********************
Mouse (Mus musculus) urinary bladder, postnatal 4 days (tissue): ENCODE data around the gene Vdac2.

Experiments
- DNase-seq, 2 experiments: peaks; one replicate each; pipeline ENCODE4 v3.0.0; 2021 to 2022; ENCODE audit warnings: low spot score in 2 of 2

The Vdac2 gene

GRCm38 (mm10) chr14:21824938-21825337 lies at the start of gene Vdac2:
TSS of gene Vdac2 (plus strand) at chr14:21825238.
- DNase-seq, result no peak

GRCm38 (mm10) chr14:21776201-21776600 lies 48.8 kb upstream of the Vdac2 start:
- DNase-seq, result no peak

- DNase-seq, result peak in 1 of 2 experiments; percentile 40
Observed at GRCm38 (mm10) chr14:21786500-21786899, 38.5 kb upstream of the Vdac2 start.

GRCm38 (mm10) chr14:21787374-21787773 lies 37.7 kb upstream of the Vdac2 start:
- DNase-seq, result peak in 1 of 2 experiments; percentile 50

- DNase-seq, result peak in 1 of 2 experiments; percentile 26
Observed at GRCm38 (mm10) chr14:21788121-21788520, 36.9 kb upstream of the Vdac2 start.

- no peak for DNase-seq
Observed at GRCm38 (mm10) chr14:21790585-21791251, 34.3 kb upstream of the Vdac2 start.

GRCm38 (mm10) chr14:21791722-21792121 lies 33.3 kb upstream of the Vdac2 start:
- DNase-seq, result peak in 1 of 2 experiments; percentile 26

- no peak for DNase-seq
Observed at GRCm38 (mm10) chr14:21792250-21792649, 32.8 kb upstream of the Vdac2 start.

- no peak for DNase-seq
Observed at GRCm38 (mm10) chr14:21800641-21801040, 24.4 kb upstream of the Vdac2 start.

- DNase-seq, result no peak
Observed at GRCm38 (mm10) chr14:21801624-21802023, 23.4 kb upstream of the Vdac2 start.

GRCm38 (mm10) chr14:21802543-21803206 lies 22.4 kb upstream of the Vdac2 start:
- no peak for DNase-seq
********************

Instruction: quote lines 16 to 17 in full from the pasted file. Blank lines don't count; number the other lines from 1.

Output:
- no peak for DNase-seq
Observed at GRCm38 (mm10) chr14:21790585-21791251, 34.3 kb upstream of the Vdac2 start.